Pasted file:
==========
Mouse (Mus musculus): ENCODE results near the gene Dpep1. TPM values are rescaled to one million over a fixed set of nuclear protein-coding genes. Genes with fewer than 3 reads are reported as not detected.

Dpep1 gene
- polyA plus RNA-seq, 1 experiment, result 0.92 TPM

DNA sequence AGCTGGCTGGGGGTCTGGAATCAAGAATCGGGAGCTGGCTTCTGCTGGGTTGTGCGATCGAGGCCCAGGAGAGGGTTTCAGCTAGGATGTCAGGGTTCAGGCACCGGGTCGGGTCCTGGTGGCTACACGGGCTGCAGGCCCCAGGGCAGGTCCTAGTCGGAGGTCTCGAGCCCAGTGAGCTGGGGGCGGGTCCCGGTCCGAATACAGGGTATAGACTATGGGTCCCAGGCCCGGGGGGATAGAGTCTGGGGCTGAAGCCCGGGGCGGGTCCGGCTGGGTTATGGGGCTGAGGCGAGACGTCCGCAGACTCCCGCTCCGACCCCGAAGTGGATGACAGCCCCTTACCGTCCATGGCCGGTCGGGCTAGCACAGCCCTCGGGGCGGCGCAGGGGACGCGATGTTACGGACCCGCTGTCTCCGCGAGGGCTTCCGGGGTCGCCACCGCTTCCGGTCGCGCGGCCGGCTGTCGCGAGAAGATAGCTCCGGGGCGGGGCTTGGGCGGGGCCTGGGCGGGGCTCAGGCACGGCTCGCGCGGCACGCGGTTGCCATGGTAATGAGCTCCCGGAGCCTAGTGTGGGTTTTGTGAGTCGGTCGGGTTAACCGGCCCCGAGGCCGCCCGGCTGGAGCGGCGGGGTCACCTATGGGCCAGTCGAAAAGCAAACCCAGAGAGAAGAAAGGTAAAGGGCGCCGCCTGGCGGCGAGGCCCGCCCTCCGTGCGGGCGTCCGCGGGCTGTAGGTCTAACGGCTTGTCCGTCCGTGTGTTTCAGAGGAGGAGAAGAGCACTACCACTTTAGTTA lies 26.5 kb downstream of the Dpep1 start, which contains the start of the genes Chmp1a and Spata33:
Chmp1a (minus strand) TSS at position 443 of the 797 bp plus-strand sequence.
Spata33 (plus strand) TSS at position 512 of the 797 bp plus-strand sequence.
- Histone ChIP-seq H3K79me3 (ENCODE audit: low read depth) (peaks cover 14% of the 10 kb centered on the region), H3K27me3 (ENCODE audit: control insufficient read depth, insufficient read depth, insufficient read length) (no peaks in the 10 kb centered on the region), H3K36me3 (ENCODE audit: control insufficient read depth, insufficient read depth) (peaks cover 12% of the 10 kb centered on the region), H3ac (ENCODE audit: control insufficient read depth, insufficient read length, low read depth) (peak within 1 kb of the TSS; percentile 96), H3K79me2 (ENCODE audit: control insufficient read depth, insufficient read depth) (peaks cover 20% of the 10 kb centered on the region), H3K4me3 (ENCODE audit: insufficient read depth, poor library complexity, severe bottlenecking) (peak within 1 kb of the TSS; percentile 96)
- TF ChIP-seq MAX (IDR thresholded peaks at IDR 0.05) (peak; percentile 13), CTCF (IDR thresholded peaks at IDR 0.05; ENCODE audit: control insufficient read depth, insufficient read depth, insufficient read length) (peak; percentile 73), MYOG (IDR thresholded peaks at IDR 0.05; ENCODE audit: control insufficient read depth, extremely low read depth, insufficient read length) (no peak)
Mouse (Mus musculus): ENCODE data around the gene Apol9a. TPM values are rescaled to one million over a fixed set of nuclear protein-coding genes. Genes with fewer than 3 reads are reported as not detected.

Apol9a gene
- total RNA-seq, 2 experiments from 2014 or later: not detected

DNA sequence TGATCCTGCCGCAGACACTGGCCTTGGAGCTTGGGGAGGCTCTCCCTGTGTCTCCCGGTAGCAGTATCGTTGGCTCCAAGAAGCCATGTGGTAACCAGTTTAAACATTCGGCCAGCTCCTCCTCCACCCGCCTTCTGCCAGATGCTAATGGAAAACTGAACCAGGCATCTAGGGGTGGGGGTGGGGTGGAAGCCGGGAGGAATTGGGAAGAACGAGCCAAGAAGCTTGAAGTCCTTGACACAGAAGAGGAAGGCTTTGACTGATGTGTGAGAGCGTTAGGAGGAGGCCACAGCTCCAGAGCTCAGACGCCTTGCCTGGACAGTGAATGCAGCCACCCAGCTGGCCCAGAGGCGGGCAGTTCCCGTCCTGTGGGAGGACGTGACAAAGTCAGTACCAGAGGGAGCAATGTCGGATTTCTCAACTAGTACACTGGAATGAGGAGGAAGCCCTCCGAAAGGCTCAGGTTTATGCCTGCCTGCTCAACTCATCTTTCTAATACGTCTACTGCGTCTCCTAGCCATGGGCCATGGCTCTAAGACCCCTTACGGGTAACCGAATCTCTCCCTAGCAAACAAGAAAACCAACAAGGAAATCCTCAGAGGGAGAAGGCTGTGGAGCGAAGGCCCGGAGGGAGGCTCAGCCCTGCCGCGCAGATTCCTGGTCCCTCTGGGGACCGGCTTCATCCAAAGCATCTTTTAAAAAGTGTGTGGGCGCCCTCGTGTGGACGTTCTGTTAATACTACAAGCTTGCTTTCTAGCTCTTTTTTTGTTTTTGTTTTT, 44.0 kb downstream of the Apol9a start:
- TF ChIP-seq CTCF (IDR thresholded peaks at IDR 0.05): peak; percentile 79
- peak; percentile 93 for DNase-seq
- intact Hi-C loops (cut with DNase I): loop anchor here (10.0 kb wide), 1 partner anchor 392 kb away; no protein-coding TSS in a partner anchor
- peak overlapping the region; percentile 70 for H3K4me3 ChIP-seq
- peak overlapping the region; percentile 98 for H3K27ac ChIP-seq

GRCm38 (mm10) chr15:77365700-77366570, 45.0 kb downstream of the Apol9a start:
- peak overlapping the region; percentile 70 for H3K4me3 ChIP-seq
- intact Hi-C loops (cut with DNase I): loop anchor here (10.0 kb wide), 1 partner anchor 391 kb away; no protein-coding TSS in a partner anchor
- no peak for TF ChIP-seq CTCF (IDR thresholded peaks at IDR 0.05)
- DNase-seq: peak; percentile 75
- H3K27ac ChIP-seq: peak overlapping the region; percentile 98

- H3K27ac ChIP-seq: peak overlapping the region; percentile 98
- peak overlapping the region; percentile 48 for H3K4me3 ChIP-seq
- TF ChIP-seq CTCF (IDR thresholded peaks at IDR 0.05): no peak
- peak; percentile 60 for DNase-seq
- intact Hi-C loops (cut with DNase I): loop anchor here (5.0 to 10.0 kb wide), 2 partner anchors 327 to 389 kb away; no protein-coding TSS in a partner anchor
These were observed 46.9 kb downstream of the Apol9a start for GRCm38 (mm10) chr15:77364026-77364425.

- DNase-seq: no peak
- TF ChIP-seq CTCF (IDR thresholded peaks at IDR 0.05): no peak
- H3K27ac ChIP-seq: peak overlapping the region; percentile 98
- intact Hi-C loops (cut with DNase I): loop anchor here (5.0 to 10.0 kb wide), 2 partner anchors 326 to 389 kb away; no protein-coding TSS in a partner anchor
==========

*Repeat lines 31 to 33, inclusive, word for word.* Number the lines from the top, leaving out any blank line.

- TF ChIP-seq CTCF (IDR thresholded peaks at IDR 0.05): no peak
- H3K27ac ChIP-seq: peak overlapping the region; percentile 98
- intact Hi-C loops (cut with DNase I): loop anchor here (5.0 to 10.0 kb wide), 2 partner anchors 326 to 389 kb away; no protein-coding TSS in a partner anchor